way around: scientific concepts are a
                 specialized subset of
                 semantic meaning, and of course semantic meaning
                 took many centuries of
                 billions of daily interactions to be precipitated
                 from everyday
                               Now it seems to me that on this scale
                 the cultural individual
                 really is quite unchanging and hidebound, rather
                 like a bottle. We
                               that Western women do not bind their
                 instead mutilate their
                 chests with silicon implants. We rejoice in not
                 stoning women for
                               and congratulate ourselves on no longer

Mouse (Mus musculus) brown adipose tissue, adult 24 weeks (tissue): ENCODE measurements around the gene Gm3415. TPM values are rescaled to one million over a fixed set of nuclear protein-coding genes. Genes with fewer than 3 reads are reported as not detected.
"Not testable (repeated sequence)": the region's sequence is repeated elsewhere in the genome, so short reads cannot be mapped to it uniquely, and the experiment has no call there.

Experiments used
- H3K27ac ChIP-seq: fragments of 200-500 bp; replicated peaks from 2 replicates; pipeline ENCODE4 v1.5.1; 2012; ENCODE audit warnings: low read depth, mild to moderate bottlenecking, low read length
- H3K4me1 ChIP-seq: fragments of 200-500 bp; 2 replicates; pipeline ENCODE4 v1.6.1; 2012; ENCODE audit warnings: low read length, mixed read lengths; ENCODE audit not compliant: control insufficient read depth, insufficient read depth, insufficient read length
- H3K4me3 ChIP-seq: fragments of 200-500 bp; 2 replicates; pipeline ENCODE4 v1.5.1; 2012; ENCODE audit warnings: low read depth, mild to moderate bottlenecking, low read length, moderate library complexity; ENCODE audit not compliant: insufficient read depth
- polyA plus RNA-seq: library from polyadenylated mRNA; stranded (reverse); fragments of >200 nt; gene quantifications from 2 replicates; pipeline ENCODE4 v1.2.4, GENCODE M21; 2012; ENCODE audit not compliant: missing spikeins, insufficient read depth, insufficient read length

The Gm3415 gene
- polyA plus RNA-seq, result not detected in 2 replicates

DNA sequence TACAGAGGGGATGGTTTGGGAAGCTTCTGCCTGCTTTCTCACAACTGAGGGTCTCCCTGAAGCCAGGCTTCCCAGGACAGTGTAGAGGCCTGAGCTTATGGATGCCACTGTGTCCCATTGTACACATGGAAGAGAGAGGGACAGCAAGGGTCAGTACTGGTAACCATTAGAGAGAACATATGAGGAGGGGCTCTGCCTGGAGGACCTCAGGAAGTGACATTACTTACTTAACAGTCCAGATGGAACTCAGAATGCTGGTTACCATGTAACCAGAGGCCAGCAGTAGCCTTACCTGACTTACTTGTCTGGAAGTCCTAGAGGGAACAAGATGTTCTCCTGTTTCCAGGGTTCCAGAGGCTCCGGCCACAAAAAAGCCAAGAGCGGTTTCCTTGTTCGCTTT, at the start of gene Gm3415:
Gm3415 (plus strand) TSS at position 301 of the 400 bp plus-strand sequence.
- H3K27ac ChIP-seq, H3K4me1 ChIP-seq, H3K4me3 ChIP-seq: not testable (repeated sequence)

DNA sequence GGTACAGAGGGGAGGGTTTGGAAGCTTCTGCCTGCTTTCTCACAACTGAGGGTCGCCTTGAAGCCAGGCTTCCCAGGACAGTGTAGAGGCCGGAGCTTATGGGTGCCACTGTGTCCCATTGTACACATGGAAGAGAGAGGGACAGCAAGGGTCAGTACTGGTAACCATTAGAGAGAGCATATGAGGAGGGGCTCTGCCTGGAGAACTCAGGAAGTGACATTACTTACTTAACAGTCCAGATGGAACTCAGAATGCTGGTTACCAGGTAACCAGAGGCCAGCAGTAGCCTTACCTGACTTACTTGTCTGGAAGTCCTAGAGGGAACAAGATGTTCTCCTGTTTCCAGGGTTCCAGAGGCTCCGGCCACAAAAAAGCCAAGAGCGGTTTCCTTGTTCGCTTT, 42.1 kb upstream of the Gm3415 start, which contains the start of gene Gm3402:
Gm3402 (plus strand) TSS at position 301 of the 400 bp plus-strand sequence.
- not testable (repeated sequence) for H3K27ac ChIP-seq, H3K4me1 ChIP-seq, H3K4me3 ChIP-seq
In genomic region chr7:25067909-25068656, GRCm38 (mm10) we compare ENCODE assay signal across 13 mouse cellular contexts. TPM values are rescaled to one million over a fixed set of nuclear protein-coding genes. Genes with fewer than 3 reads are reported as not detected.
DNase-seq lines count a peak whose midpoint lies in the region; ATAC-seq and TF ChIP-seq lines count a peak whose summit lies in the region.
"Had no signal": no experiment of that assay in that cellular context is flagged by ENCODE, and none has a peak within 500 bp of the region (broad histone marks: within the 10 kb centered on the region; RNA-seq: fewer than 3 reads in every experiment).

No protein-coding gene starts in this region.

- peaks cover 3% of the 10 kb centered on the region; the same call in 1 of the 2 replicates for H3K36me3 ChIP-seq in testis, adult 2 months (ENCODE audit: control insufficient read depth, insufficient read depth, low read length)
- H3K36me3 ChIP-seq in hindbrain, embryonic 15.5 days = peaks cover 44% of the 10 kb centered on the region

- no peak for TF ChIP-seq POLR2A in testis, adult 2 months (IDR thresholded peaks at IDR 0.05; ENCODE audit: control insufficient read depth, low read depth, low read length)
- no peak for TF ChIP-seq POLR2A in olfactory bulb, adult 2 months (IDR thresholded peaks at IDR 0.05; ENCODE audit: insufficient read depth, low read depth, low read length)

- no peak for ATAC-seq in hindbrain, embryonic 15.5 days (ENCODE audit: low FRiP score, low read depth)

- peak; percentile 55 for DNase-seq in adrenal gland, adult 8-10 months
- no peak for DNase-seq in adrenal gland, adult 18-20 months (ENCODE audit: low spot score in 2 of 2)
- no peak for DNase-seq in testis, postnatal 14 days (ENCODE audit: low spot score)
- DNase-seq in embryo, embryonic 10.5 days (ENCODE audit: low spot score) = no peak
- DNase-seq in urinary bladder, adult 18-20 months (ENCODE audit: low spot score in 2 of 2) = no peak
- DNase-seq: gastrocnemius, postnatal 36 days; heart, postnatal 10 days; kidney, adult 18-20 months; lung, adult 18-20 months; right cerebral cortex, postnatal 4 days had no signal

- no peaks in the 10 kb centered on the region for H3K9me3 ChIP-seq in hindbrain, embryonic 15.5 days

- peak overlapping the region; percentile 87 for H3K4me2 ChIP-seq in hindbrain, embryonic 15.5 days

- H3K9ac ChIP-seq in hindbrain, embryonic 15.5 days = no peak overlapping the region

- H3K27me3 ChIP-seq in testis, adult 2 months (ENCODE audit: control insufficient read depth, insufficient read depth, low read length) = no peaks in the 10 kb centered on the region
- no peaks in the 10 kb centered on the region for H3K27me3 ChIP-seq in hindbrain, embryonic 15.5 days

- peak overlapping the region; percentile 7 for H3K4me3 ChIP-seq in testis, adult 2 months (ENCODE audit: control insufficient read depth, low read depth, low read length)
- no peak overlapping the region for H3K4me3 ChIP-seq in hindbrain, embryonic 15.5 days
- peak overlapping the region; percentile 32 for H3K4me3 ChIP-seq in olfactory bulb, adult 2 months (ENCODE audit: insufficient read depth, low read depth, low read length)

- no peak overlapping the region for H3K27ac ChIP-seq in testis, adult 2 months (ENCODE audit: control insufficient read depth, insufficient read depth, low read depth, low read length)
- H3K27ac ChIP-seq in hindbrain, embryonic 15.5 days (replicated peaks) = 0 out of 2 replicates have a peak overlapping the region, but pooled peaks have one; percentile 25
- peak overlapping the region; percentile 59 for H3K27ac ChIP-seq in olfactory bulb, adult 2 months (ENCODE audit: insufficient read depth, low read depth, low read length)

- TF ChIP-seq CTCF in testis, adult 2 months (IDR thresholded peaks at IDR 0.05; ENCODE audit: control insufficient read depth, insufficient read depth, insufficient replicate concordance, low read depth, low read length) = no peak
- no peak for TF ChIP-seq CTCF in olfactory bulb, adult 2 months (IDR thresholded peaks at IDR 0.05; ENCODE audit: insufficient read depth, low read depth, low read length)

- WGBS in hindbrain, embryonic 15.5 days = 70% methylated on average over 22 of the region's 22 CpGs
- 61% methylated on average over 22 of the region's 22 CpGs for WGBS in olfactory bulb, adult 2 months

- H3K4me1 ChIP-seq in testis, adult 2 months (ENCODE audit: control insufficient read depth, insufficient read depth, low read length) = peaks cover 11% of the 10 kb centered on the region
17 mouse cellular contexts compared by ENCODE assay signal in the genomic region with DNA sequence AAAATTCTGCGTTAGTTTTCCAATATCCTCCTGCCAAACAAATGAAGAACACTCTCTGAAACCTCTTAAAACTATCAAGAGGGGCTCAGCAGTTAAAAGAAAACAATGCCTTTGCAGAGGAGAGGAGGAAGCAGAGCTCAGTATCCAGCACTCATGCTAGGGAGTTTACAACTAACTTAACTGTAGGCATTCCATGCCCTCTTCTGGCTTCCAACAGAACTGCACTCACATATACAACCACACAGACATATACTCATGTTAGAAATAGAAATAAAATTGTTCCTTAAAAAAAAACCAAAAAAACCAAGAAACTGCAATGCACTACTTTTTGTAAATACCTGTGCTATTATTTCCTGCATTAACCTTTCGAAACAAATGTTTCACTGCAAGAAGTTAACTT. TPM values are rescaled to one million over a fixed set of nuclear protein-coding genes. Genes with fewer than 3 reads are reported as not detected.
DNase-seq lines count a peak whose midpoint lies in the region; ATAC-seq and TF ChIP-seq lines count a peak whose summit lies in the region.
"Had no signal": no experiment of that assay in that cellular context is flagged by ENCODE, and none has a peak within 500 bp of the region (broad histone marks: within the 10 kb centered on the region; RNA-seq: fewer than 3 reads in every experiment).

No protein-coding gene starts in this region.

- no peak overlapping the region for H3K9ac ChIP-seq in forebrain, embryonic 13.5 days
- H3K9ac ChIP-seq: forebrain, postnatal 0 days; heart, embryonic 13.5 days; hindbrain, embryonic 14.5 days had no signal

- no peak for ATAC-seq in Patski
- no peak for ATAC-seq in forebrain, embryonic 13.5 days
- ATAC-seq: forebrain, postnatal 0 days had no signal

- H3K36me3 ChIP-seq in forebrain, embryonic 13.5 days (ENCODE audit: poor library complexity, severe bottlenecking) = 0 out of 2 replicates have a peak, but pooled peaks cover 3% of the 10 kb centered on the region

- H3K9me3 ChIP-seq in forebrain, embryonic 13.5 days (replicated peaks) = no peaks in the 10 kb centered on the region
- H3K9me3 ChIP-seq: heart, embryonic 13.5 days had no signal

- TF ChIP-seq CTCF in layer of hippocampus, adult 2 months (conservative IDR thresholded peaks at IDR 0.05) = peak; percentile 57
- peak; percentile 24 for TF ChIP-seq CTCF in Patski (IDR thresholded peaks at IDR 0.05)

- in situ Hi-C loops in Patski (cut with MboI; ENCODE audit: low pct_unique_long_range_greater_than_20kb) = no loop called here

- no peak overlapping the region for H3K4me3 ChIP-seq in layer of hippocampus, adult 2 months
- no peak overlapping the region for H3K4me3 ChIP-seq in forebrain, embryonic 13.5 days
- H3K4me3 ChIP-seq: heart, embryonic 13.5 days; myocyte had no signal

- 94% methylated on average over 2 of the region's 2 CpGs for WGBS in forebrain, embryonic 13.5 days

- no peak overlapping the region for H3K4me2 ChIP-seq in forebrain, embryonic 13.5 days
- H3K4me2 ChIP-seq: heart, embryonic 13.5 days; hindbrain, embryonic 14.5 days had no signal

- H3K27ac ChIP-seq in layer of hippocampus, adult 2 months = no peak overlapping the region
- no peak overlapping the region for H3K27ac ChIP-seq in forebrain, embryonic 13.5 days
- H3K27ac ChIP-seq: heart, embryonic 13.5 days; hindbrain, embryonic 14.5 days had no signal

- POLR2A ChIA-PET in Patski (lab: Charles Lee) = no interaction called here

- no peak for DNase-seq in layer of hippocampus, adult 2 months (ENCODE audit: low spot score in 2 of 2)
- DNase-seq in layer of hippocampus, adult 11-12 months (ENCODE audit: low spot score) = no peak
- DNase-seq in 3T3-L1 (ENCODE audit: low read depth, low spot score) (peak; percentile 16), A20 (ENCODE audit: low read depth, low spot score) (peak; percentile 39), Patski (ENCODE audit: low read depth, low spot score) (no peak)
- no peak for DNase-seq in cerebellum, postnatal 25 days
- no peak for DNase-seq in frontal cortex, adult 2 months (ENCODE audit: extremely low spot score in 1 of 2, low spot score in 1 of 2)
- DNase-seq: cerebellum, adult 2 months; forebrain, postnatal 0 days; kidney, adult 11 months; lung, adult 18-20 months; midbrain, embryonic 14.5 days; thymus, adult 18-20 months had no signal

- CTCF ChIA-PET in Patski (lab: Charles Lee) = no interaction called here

on the male ownership
                               sexuality that this entails, but we so
                 child sexual abuse
                               children's lives, and not simply their
                 purity, are now at risk
                 from pedophiles, and nobody reflects that what is
                 really threatened
                                   here is
                               the parental ownership of sexual access
to their

                 This morning's New York Times, just for example,
                 has a thoroughly silly
                 article on North Korea by one Nicolas Kristof. We
                 are told that
                 apartments in Pyeongyang are all equipped with
                 telescreens that
                 make propaganda announcements of, e.g., the
                 leaders' golf scores. We
                                   have a